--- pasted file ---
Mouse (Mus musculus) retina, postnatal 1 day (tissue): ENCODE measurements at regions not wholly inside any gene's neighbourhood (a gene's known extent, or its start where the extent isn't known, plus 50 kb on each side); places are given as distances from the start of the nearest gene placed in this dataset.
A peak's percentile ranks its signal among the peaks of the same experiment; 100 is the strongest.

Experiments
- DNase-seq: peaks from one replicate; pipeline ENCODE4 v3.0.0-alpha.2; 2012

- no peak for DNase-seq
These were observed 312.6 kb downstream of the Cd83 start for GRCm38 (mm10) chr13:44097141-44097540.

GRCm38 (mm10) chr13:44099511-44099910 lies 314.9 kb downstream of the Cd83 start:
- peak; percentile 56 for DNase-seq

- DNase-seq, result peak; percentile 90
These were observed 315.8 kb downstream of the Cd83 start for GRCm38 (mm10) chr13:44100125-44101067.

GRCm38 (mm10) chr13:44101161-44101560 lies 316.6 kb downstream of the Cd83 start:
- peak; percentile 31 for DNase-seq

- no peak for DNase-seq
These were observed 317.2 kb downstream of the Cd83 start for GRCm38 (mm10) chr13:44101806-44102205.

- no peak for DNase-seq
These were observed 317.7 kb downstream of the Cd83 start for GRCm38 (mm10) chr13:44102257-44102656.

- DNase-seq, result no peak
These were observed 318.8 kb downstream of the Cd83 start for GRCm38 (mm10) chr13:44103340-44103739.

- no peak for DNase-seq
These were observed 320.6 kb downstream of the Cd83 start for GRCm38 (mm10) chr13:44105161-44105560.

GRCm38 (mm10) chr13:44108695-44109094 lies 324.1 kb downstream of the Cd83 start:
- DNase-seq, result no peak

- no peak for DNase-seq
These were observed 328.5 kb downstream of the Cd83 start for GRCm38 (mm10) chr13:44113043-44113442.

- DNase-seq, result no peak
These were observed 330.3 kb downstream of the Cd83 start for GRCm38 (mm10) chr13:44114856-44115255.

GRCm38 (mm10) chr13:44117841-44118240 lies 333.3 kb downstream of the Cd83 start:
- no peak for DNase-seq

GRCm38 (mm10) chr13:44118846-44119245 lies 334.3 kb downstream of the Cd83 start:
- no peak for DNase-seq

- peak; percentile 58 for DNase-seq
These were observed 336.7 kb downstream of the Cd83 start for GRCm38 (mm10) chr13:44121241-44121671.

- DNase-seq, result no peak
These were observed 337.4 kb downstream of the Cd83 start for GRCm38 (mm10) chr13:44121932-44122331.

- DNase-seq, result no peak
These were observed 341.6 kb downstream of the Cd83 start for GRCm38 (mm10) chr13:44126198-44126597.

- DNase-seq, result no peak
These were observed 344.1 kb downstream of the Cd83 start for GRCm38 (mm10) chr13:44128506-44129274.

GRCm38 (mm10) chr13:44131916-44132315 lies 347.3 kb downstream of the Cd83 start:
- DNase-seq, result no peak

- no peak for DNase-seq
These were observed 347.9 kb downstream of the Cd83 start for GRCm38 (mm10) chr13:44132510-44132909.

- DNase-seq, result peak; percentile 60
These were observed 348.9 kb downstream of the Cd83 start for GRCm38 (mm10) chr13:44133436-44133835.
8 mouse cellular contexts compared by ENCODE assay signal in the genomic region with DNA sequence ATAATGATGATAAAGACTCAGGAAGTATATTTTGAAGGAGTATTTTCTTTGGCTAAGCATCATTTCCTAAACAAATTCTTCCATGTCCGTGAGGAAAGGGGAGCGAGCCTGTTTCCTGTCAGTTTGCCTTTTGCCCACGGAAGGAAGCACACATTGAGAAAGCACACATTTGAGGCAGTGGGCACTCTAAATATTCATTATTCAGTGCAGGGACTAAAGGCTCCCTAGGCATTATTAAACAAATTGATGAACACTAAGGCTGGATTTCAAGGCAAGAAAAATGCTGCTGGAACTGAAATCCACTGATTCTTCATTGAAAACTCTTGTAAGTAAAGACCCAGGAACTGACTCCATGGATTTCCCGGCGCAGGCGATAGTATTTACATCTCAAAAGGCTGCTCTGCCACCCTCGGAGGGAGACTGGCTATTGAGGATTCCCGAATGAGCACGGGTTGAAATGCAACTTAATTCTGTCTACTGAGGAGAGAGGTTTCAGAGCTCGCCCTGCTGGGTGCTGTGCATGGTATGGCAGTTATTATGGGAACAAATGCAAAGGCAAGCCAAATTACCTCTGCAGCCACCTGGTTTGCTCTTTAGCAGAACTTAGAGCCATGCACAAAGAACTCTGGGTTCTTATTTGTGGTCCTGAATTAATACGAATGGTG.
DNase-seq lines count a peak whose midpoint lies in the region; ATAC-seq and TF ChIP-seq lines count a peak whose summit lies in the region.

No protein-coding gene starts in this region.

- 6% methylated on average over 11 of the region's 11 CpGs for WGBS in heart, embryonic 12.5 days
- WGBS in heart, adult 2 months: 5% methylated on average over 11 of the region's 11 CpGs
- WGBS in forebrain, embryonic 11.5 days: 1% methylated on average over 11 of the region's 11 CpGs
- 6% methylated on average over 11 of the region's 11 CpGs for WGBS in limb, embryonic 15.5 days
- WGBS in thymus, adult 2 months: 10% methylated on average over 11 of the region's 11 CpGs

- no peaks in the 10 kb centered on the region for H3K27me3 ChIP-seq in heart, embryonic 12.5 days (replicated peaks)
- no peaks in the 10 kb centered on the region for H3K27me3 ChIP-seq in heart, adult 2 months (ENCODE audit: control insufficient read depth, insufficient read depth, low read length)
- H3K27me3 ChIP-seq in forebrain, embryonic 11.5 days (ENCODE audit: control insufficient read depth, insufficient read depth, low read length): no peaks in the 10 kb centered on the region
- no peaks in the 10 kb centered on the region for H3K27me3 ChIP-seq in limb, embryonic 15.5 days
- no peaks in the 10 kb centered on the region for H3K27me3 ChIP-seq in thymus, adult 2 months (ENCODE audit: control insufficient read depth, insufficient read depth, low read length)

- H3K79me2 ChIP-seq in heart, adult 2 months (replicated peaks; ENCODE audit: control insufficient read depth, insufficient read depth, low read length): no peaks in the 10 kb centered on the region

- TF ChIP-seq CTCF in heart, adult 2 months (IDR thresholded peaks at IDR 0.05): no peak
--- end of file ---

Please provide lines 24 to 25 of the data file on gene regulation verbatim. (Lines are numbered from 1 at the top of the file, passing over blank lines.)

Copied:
These were observed 328.5 kb downstream of the Cd83 start for GRCm38 (mm10) chr13:44113043-44113442.

- DNase-seq, result no peak